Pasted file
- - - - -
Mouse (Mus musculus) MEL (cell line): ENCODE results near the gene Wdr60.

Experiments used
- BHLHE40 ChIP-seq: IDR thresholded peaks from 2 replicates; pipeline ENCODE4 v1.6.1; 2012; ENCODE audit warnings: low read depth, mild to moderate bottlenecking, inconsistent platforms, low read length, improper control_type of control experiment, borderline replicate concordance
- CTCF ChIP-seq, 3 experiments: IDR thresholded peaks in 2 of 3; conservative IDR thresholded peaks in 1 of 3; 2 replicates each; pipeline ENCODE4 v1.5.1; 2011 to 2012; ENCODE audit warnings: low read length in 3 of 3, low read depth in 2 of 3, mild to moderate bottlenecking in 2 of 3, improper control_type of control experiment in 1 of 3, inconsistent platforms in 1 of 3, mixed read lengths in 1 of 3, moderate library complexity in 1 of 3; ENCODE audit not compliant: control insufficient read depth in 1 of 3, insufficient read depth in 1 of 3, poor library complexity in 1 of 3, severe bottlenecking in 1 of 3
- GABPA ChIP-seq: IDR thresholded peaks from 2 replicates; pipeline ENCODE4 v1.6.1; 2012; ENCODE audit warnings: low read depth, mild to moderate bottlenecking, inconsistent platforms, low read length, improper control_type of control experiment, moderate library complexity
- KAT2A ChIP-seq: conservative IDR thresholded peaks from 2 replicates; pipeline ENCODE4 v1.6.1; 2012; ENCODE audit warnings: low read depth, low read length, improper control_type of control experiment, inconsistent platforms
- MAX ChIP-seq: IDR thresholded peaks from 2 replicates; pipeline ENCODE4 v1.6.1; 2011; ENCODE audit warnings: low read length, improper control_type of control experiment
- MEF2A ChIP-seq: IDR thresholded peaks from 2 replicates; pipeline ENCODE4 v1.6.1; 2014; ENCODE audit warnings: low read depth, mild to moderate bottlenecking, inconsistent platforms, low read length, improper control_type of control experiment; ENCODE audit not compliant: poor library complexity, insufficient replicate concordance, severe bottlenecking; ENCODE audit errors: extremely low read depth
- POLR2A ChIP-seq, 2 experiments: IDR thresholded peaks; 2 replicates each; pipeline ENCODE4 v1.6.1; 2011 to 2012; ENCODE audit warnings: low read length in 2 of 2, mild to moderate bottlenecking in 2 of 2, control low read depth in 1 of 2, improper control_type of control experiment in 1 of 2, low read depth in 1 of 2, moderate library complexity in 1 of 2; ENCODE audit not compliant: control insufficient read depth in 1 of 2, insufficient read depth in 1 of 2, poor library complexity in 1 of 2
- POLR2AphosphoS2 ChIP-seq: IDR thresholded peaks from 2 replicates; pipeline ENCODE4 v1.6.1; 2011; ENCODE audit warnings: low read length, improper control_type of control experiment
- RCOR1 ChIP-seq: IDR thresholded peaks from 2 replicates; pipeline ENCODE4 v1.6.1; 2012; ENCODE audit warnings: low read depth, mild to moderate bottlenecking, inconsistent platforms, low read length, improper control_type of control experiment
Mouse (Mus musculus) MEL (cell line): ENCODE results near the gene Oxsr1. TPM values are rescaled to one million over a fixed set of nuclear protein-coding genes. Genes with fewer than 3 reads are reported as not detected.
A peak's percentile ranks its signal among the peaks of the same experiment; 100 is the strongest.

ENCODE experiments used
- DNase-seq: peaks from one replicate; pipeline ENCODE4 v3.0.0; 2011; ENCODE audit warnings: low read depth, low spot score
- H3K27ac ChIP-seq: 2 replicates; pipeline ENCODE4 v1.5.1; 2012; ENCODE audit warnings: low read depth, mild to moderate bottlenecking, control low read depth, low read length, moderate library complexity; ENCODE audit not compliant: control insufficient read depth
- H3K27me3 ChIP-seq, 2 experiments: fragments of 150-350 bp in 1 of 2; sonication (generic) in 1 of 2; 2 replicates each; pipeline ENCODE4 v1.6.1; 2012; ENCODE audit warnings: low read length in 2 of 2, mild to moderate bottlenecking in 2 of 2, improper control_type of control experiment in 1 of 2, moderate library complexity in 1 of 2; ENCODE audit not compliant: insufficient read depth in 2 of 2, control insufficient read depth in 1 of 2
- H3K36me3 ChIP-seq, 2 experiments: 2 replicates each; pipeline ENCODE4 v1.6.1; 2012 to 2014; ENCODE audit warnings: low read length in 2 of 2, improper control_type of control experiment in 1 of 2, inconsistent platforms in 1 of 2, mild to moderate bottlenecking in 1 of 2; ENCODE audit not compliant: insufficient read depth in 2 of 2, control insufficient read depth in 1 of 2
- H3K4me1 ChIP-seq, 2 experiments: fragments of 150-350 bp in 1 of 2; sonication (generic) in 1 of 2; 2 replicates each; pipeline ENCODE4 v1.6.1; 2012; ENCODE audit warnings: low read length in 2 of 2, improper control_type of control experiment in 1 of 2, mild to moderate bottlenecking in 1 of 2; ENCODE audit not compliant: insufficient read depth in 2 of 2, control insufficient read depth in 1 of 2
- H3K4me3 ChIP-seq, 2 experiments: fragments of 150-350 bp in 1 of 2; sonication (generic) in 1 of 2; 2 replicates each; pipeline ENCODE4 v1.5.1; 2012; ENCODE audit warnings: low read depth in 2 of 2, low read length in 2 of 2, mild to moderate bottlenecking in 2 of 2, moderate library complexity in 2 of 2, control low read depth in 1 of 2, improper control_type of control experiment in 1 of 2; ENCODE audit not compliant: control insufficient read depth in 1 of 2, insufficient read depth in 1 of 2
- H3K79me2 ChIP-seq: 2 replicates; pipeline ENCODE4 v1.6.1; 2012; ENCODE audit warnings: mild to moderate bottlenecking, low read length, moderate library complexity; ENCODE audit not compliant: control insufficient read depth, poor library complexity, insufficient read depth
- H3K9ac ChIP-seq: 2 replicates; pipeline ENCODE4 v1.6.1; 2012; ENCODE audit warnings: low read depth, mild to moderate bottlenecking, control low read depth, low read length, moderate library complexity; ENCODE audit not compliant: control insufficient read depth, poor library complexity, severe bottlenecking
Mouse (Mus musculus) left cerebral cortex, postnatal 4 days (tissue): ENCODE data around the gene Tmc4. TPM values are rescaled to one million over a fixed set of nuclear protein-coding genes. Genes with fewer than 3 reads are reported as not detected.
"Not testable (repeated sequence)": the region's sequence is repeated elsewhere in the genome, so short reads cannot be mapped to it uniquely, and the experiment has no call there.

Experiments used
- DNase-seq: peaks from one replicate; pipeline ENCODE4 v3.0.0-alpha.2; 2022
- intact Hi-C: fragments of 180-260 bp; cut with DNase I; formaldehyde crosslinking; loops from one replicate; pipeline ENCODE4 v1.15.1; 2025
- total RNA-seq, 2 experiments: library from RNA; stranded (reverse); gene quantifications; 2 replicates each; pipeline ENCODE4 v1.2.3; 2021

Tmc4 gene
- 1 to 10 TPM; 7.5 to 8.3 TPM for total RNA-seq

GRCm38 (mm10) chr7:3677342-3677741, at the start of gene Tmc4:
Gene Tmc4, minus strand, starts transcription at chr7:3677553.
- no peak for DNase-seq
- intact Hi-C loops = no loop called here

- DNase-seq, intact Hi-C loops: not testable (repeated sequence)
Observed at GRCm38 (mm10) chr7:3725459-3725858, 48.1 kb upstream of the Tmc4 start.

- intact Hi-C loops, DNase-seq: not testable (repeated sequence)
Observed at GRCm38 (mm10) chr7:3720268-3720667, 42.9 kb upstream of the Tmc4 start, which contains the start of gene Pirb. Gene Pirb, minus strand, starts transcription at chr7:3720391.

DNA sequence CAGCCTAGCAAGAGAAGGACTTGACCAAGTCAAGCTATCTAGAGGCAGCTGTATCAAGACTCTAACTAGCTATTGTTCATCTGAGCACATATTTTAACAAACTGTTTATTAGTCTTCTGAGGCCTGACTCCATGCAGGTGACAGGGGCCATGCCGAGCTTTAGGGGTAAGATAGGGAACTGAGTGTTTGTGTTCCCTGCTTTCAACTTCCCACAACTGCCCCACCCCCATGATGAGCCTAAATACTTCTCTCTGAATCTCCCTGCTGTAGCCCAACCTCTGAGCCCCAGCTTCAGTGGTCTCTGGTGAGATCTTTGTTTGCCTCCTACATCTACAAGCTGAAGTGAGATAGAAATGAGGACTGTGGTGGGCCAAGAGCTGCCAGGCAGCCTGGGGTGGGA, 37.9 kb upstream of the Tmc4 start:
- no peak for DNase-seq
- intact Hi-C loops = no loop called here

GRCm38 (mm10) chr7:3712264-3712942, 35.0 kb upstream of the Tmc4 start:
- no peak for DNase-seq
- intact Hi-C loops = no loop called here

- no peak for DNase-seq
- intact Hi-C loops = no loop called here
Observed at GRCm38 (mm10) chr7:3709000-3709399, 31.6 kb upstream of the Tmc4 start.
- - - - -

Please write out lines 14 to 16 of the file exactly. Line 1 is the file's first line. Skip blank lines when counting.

ENCODE experiments used
- DNase-seq: peaks from one replicate; pipeline ENCODE4 v3.0.0; 2011; ENCODE audit warnings: low read depth, low spot score
- H3K27ac ChIP-seq: 2 replicates; pipeline ENCODE4 v1.5.1; 2012; ENCODE audit warnings: low read depth, mild to moderate bottlenecking, control low read depth, low read length, moderate library complexity; ENCODE audit not compliant: control insufficient read depth